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East Midland Allied Press

Volume 931: debated on Wednesday 4 May 1977

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I beg to ask leave to move the Adjournment of the House, under Standing Order No. 9, for the purpose of discussing a specific and important matter that should have urgent consideration, namely,

"the threatened strike of the National Union of Journalists arising from the dispute with the East Midland Allied Press."
I consider the matter urgent, Mr. Speaker. What was a dispute between one branch of the NUJ and one newspaper in the East Midland Allied Press group, which covers my constituency, is now in danger of affecting all provincial newspapers, especially with the suggestion that the Press Association is linked with the stoppage.

It is ironic that, after the original source of grievance had been settled, with the agreement of the appropriate TUC committee, a 24-hour stoppage, timed for 5 p.m. tomorrow, has been called. This will seriously affect the flow of information to the media and to the public. The fact that the county council elections are being held tomorrow indicates that the timing has been chosen deliberately to cause embarrassment and to attract attention, quite apart from preventing the public gaining full information about the results on Friday and quite apart from all other important news items.

I contend that an urgent debate is required. It is of national importance because it is a case in which a trade union, despite having already been granted sole negotiating rights, is seeking to enforce a closed shop where hitherto it has not existed. It threatens the livelihood of certain journalists who, although they have left the NUJ, have joined another union, namely, the Institute of Journalists.

I contend that if such action is allowed to go unchallenged the freedom of editors and of the Press in general will be endangered, to say nothing of the misery caused to certain individuals. There are indications that the dispute is being furthered for political ends, to endanger the viability of one newspaper group, which is a serious matter for all newspapers and their employees to consider.

There is a clear need for the Secretary of State for Employment to outline the Government's attitude to what is going on and to make a statement on their policy. I am surprised that we have not had such a statement before, hence my raising the matter this afternoon.

There are one or two other important issues which I should like quickly to touch upon. How, for example, did a notorious agitator manage to obtain an extension of his work permit in this country? Should journalists be forced to strike because they fear that, without a union card—

Order. The hon. Gentleman must not now argue the case that he would advance if his application were granted.

I am grateful to you, Mr. Speaker. I hope that I have already said enough for you to appreciate that the granting of a debate on this issue is important because of the long-term implications.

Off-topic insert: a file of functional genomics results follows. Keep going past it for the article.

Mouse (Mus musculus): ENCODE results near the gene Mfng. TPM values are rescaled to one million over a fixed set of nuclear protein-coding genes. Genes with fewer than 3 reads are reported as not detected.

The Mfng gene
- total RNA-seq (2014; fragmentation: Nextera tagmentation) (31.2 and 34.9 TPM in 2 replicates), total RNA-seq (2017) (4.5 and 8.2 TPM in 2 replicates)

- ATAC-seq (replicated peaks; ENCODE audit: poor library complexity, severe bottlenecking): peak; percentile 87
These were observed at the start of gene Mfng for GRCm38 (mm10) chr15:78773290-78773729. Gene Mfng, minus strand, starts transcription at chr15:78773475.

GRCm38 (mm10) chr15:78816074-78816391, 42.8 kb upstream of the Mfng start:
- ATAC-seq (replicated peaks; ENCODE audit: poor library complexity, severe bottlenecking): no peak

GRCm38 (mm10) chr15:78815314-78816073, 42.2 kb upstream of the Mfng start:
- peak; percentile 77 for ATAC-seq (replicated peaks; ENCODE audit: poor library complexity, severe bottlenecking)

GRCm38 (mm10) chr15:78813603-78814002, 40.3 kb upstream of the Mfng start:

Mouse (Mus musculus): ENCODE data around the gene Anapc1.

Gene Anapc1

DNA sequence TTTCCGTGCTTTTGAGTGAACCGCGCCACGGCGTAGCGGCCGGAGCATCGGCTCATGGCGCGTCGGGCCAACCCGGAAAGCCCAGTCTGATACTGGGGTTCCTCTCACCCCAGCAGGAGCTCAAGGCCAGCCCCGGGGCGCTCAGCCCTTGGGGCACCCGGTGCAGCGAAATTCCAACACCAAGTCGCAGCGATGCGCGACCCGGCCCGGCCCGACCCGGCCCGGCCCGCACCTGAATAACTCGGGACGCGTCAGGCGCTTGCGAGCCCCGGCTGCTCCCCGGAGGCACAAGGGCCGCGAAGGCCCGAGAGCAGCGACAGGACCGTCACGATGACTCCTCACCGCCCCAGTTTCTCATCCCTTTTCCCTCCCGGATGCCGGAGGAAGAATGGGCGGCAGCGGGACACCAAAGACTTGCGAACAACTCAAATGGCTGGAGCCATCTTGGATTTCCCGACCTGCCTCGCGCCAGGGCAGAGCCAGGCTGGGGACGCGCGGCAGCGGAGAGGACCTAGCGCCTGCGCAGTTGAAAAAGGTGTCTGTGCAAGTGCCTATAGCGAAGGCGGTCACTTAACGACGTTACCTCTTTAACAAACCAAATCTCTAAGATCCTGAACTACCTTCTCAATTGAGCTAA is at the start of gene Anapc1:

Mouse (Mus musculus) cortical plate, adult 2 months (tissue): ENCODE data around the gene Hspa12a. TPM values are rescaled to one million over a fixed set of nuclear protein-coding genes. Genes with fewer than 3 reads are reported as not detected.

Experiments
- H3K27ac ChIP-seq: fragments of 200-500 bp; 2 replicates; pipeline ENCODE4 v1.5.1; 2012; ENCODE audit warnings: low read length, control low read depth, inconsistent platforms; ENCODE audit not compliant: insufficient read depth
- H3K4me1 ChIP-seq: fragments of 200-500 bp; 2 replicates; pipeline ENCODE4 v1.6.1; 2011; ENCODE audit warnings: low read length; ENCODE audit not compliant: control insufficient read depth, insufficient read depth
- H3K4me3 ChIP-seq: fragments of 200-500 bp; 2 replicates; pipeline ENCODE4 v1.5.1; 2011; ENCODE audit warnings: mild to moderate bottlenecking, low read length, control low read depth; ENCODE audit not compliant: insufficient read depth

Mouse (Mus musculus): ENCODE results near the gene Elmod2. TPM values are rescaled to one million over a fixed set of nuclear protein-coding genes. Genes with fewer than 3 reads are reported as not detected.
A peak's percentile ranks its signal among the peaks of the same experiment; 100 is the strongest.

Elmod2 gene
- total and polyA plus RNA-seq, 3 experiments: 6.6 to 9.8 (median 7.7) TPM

This House is the traditional last resort of those who feel that their liberties are being threatened. Without the opportunity to debate that threat, however, many of them will feel that their grievances have not been heard. Therefore, Mr. Speaker, I hope that you will allow the House time to discuss this important matter.

The hon. Member for Wellingborough (Mr. Fry) gave me notice this morning that he proposed to make this application under Standing Order No. 9 this afternoon. I have listened with care to what he has said. As the House knows, under the revised Standing Order No. 9 I am directed to take into account the several factors set out in the Order but to give no reason for my decision.

The hon. Gentleman's application relates to
"the threatened strike of the National Union of Journalists arising from the dispute with the East Midland Allied Press."
I have given careful consideration to what the hon. Gentleman has said, but I have to rule that I cannot submit his application to the House.

On a point of order, Mr. Speaker. Further to your ruling, it is not a threatened strike; it is in fact a strike.

Further to that point of order, Mr. Speaker. In my particular area also, covering my constituency, it is in fact a strike, not a threatened strike.

I am much obliged for the information given me, but I cannot change my mind at the moment on the ruling I have already given. The hon. Member for Wellingborough referred to a "threatened" strike.

On a point of order, Mr. Speaker. Perhaps I might try to clear up this matter. I think that it will be helpful to everybody. There are two questions here. There is in fact a strike, and there has been for a considerable time, in the area that the hon. Member for Norfolk, South-West (Mr. Hawkins) represents. The other matter is a threatened strike, which will be nation-wide and will be called tomorrow. There are, therefore, two questions involved here. I think that the Standing Order No. 9 application was in respect of a threatened strike. So on this occasion you are right on the ball, Mr. Speaker.

May I return the compliment? I should like to express my gratitude to the hon. Member for Bolsover (Mr. Skinner) for the clarity and the kindness of his observation.

Further to that point of order, Mr. Speaker. As it also affects my area and the areas of a number of other Members, may I ask your guidance about whether the fact that this matter has been raised today does not prevent a request for a similar debate in the next few days if the situation should worsen?